Florida's Dissenters, Rebels and Runaways: Territorial Days to Emancipation

Rivers, Larry. 2002. Florida's Dissenters, Rebels and Runaways: Territorial Days to Emancipation. Doctoral thesis, Goldsmiths, University of London [Thesis]

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Abstract or Description

This thesis examines slave resistance in Florida from the territorial period to emancipation. Florida bond servants manifested varying degrees of resistance. Much like other enslaved blacks throughout the South, the way slaves reacted to Florida's peculiar institution depended on their overall personality, size of the plantation or farm, and treatment by owners and managers (ie. overseers, stewards, foremen, and slave drivers). Enslaved blacks' behavior could range from mild daily dissidence to individual or collective violence against their masters, other whites, and occasionally fellow bond servants. Running away became the most frequent form of conservative resistance employed by bond servants to demonstrate their disenchantment with the day-to-day realities of slavery.

The introduction explains the overall purpose and focus of this study. Specifically, it covers Florida slave resistance from 1821 to 1865. Chapter One explores the daily forms of slave dissidence that ranged from feigning illness to stealing food and other materials from the farms and plantations of Florida. Chapters Two through Four consider the various reasons slaves absconded including, but not limited to, their treatment, family and kinfolk concerns, and demands of the work routine. Chapter Five analyzes the most extreme form of slave resistance--physical violence. This type of resistance, either individual or collective, was a frequent result of bondservants' frustration and anger with the Florida slave regime. Chapter Six focuses on Florida slave holders' and society's responses to the perennial problem of slave runaways through the enactment of slave patrol laws. Although Florida statutes created them, slave patrols usually functioned only during times of crisis. Slave catchers--that is, owners, overseers, professionals, and other whites in the community-more frequently served in the capture and return of fugitives than did slave patrols.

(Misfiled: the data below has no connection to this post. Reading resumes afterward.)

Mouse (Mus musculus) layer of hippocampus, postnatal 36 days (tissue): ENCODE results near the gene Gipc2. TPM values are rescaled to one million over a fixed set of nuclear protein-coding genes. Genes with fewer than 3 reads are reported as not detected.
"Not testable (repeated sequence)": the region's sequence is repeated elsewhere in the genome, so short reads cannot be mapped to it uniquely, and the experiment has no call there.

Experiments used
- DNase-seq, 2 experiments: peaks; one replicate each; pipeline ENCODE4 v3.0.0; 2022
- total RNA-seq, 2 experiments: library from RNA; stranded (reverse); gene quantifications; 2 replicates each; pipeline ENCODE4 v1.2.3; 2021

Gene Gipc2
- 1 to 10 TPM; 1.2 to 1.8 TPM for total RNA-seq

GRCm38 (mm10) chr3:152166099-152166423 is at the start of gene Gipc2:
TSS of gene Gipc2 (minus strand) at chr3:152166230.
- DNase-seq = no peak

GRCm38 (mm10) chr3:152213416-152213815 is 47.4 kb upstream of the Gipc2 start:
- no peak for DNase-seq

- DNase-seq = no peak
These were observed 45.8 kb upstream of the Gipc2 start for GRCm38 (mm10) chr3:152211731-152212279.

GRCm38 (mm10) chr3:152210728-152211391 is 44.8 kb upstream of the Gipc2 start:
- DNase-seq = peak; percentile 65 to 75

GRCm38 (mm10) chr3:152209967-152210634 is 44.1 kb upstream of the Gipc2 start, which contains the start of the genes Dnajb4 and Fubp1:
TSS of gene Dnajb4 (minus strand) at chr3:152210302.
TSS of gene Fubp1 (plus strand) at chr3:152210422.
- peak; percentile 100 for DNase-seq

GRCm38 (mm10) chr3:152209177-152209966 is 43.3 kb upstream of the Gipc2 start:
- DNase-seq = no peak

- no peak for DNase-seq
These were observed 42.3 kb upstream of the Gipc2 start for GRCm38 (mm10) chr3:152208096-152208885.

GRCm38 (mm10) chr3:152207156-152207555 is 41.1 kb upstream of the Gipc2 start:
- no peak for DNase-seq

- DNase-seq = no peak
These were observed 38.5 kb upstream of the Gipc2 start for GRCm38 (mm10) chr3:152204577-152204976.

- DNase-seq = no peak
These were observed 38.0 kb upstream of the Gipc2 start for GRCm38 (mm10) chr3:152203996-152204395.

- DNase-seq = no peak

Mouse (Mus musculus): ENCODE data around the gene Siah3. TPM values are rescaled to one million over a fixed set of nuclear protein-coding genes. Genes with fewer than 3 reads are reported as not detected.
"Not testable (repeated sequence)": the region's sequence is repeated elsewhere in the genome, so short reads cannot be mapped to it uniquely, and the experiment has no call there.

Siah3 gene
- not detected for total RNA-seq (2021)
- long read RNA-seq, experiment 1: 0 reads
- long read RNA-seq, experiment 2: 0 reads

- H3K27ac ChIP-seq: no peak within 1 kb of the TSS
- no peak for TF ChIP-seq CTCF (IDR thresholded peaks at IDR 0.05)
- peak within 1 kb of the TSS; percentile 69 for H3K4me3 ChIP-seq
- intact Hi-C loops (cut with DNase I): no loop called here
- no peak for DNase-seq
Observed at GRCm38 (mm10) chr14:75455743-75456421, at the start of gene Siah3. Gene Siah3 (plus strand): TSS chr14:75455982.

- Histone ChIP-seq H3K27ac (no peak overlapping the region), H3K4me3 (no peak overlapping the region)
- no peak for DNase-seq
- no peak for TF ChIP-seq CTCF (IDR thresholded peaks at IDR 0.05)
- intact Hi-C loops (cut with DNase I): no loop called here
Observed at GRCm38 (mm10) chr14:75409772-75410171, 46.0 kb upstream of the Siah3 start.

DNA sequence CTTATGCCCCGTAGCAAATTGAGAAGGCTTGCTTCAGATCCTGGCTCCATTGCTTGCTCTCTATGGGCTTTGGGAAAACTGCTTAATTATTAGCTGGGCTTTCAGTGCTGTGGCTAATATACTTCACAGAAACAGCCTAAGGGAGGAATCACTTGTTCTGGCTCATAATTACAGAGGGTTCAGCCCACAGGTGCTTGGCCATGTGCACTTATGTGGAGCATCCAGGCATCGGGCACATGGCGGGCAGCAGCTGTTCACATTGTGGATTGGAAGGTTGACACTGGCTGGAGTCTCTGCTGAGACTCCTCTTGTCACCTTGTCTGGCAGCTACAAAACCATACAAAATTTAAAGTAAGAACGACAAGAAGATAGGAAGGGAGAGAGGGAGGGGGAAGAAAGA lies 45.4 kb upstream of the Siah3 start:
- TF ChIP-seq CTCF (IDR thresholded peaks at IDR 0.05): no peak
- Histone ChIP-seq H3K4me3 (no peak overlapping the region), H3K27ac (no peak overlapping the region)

Resistance in the form of slaves running away to join and fight for the Union army during the Civil War constitutes the primary focus of chapter Seven. Chapter Eight presents an overall profile of Florida runaways. For example, it analyzes the types of slaves who more frequently absconded, their age, their personality traits as described by owners, and their gender. The concluding chapter summarizes and places in perspective the various forms of Florida slave resistance during the overall period under study.

Item Type:

Thesis (Doctoral)

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slave resistance, Florida, violence, Union army, bondservants, Civil War

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Date Deposited:

09 Jul 2020 14:31

Last Modified:

18 Oct 2022 12:42



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